A key deterrent to such attacks would be that Ukraine promised the U.S. not to launch the missiles on Russian territory. Of course, Russia has not made any promises to anyone and shells Ukrainian cities from its bases daily. The Ukrainian border means nothing to Russia, but how will world leaders react if the Ukrainian army crosses it? If Ukrainian missiles fly into military bases in Belgorod and other cities?

Michael Nucky, an independent Russian journalist, believes that the border between the two countries is no longer something "sacred.”

\u200bSoldier in front of damages from military strikes on Stakhanov, Lugansk People's Republic

Soldier in front of damages from military strikes on Stakhanov, Lugansk People's Republic


Panic in Belgorod

From inside Belgorod, the Russian city of 370,000, reports have arrived of panic among local residents, and evacuations in a number of educational institutions, train stations, and business centers.

Russian Verstkaquotes a Belgorod resident. "Ordinary people want to know at least the approximate actions expected if there is an attack on our city. At the sound of the alarm, should I run to the basement?"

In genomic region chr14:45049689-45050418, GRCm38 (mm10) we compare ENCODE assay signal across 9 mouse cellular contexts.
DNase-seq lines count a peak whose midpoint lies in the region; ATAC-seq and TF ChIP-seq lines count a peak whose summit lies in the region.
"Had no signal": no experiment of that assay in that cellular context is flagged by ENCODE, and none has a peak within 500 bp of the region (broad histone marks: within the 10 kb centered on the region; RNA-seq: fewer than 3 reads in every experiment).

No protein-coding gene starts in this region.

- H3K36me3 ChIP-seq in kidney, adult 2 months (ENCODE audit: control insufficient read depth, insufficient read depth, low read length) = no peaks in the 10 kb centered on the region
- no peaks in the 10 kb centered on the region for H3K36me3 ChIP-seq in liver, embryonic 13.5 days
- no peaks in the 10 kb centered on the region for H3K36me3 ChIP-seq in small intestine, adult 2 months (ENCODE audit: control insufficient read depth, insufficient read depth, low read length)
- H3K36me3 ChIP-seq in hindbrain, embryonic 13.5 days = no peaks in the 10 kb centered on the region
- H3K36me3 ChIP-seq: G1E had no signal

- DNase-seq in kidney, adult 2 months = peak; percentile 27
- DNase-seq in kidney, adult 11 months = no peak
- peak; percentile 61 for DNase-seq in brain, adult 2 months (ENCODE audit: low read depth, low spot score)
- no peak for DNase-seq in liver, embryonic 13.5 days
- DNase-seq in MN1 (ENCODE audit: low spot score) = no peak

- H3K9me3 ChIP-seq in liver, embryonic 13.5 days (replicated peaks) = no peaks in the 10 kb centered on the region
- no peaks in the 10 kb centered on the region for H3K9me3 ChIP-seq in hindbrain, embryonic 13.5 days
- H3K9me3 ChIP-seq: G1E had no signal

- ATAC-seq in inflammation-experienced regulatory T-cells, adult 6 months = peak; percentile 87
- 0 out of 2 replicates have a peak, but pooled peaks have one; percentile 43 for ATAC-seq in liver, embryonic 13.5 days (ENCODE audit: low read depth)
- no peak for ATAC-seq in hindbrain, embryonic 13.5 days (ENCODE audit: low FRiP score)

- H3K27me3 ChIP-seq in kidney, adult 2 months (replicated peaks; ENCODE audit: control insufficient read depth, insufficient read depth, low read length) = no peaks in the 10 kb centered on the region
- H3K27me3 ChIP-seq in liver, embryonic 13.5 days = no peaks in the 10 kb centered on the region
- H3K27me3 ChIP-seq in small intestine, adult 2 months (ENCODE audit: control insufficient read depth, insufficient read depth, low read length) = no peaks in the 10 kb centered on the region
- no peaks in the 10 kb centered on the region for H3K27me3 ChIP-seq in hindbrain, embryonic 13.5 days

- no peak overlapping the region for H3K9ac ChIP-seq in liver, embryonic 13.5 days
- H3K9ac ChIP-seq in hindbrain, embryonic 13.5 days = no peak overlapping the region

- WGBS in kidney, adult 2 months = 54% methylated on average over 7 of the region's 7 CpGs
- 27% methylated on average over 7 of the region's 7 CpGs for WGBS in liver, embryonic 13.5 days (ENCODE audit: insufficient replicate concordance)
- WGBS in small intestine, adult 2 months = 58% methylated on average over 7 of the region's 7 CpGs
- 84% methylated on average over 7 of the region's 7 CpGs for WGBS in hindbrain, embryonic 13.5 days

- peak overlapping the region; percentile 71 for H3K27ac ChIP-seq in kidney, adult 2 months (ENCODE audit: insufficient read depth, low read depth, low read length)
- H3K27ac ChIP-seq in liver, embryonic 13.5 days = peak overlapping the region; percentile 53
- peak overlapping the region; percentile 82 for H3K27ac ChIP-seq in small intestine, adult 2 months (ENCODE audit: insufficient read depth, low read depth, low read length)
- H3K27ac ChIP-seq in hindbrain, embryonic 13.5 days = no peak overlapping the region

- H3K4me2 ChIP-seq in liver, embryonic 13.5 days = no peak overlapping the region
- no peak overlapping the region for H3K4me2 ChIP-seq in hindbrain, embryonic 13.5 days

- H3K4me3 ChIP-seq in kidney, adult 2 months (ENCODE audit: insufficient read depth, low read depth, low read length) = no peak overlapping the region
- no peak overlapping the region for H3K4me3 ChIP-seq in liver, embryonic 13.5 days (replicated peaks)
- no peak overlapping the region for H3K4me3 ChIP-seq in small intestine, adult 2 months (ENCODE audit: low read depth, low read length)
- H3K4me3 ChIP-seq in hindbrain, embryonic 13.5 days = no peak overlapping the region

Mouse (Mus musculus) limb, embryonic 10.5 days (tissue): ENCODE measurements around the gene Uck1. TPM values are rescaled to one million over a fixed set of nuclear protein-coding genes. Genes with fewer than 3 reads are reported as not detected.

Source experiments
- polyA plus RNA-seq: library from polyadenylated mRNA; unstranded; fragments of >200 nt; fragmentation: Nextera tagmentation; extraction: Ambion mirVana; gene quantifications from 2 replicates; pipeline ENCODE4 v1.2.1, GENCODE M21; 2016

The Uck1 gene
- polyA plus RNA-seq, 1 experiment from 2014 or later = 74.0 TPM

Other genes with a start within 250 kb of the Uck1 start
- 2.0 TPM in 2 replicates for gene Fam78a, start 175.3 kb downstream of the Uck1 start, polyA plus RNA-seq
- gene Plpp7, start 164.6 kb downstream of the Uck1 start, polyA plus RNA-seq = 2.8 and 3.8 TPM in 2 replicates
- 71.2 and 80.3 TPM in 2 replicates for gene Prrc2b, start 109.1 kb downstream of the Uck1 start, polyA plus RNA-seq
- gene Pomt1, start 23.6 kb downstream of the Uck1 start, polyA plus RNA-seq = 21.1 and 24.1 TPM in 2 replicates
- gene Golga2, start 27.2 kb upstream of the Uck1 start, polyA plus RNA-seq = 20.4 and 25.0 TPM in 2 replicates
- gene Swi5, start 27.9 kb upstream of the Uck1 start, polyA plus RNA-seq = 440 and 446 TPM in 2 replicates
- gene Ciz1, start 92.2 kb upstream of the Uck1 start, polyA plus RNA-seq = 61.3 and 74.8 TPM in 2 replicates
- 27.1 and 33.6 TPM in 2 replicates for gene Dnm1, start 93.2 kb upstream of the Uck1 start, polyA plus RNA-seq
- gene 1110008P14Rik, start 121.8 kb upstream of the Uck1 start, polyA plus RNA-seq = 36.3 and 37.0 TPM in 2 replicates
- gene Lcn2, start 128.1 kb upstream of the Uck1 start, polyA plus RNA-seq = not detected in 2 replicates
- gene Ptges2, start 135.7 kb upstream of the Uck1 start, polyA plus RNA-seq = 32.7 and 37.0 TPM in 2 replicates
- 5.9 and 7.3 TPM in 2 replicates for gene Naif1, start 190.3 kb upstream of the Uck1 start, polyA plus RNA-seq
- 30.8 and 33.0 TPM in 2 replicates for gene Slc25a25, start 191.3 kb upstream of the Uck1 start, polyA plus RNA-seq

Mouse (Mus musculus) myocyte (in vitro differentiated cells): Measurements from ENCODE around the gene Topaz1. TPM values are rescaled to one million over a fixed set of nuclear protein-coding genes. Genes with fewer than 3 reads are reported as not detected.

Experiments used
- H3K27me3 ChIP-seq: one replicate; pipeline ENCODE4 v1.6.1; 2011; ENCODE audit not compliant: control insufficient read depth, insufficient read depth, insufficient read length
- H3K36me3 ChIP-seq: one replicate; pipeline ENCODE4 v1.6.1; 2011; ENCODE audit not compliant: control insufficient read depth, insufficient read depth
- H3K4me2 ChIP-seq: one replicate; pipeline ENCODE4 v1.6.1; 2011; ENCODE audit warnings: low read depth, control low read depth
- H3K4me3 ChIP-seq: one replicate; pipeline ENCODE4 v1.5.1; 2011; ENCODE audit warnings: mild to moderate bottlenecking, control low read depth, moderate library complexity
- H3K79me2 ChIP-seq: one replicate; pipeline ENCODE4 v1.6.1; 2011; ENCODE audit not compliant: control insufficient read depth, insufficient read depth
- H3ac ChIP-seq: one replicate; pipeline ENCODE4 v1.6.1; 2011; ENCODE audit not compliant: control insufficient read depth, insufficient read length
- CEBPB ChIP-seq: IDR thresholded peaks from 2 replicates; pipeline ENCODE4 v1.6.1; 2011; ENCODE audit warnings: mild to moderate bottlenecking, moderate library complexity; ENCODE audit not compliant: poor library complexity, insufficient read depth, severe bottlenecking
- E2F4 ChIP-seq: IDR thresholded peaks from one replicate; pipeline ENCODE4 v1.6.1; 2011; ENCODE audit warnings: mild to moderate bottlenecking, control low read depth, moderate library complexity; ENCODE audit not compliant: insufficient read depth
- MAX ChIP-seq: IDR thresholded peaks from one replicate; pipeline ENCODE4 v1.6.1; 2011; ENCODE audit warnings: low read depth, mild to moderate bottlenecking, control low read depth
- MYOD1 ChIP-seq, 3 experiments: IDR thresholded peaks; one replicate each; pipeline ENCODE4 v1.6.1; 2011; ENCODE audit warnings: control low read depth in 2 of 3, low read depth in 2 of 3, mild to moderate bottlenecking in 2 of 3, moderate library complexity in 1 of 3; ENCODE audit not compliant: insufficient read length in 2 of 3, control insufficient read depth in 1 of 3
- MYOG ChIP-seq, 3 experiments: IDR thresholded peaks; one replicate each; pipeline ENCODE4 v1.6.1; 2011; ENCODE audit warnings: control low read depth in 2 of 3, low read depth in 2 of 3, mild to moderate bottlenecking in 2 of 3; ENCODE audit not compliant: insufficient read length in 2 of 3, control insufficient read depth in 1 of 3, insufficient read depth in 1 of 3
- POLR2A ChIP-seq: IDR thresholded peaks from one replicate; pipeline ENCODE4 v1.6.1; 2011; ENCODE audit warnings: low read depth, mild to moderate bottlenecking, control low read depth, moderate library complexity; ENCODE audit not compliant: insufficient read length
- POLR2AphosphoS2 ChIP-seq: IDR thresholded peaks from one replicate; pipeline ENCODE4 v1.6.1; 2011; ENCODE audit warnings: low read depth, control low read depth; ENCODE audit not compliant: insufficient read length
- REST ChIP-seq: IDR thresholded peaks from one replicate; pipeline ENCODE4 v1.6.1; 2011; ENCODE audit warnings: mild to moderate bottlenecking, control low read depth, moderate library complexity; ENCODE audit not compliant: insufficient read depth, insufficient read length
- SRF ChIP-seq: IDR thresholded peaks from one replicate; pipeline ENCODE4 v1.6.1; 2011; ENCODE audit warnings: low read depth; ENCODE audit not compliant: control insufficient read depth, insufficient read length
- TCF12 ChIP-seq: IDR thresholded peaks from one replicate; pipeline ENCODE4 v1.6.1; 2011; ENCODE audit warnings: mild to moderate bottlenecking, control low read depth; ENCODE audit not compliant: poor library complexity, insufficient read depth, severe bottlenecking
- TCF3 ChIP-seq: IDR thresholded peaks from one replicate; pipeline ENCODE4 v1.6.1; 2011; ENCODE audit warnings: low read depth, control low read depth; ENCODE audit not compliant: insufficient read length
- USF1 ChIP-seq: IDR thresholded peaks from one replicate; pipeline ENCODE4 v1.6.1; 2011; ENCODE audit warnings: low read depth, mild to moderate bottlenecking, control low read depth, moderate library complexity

Ultimately war can only be won on the battlefield.

Another local recalled that Moscow boasted early in the war that if “even one shot was fired on Russian territory, measures will be taken. And ordinary ordinary people on the Internet wrote that nothing would happen to us! [...] Wake up, people, this is the Third World War. It's time to mobilize all the border areas.”

Experts from the Conflict Intelligence Team (an independent project that originated in Russia, but is now based around Europe) predict that the next target of the Ukrainian army will be the liberation of Kherson, rather than targeting inside Russia. But there’s a caveat.

"If we are not talking about HIMARS, but about a direct invasion of Russian territory, then Ukraine does not need that now, they have enough territories to liberate," Ruslan Leviev, one of the CIT experts said. “However, if Ukraine gets the right to hit Russia with super-precision weapons, this will also happen. Because ultimately war can only be won on the battlefield."

Back to the Kremlin

To be clear, in its long and complicated history, Ukraine has never sought foreign lands, typically busy instead defending itself against foreign invaders. But the dynamic is different now, and Ukrainians increasingly are convinced that to live in peace and tranquility, its neighbor to the north must be taken down to size and neutralized, stripped of its superpower ambitions.